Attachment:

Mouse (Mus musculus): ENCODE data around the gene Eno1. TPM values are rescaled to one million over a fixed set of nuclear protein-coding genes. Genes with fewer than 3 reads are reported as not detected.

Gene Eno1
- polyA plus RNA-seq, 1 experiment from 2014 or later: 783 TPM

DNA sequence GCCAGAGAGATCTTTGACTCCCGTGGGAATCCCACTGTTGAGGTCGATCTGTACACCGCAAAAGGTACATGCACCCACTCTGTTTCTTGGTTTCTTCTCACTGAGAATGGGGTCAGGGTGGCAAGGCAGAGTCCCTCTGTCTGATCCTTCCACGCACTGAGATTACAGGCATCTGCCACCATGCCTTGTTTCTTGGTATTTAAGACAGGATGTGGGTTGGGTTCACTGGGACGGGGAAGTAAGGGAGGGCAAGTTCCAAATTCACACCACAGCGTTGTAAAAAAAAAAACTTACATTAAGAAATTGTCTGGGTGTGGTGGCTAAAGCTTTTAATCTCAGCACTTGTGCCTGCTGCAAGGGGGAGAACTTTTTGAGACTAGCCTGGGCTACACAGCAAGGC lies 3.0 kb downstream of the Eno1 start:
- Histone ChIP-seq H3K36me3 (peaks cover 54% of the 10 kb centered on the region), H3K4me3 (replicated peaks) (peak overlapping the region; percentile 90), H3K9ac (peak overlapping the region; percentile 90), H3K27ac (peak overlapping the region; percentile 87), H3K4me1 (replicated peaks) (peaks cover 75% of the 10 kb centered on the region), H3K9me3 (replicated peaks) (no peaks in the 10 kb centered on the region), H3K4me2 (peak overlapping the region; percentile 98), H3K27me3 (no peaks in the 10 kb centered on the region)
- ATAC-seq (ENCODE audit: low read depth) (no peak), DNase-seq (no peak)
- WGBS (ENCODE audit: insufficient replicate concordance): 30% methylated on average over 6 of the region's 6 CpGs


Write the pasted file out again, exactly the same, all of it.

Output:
Mouse (Mus musculus): ENCODE data around the gene Eno1. TPM values are rescaled to one million over a fixed set of nuclear protein-coding genes. Genes with fewer than 3 reads are reported as not detected.

Gene Eno1
- polyA plus RNA-seq, 1 experiment from 2014 or later: 783 TPM

DNA sequence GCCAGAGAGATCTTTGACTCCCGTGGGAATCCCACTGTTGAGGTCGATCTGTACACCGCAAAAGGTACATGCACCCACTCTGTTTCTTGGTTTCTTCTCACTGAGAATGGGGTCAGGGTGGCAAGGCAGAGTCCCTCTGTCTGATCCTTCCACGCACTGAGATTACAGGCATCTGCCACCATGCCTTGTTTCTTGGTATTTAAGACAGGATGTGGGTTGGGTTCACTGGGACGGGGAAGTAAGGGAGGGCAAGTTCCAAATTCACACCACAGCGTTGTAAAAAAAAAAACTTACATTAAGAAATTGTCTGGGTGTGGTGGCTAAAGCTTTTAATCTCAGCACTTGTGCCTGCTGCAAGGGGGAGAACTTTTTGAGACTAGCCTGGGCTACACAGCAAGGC lies 3.0 kb downstream of the Eno1 start:
- Histone ChIP-seq H3K36me3 (peaks cover 54% of the 10 kb centered on the region), H3K4me3 (replicated peaks) (peak overlapping the region; percentile 90), H3K9ac (peak overlapping the region; percentile 90), H3K27ac (peak overlapping the region; percentile 87), H3K4me1 (replicated peaks) (peaks cover 75% of the 10 kb centered on the region), H3K9me3 (replicated peaks) (no peaks in the 10 kb centered on the region), H3K4me2 (peak overlapping the region; percentile 98), H3K27me3 (no peaks in the 10 kb centered on the region)
- ATAC-seq (ENCODE audit: low read depth) (no peak), DNase-seq (no peak)
- WGBS (ENCODE audit: insufficient replicate concordance): 30% methylated on average over 6 of the region's 6 CpGs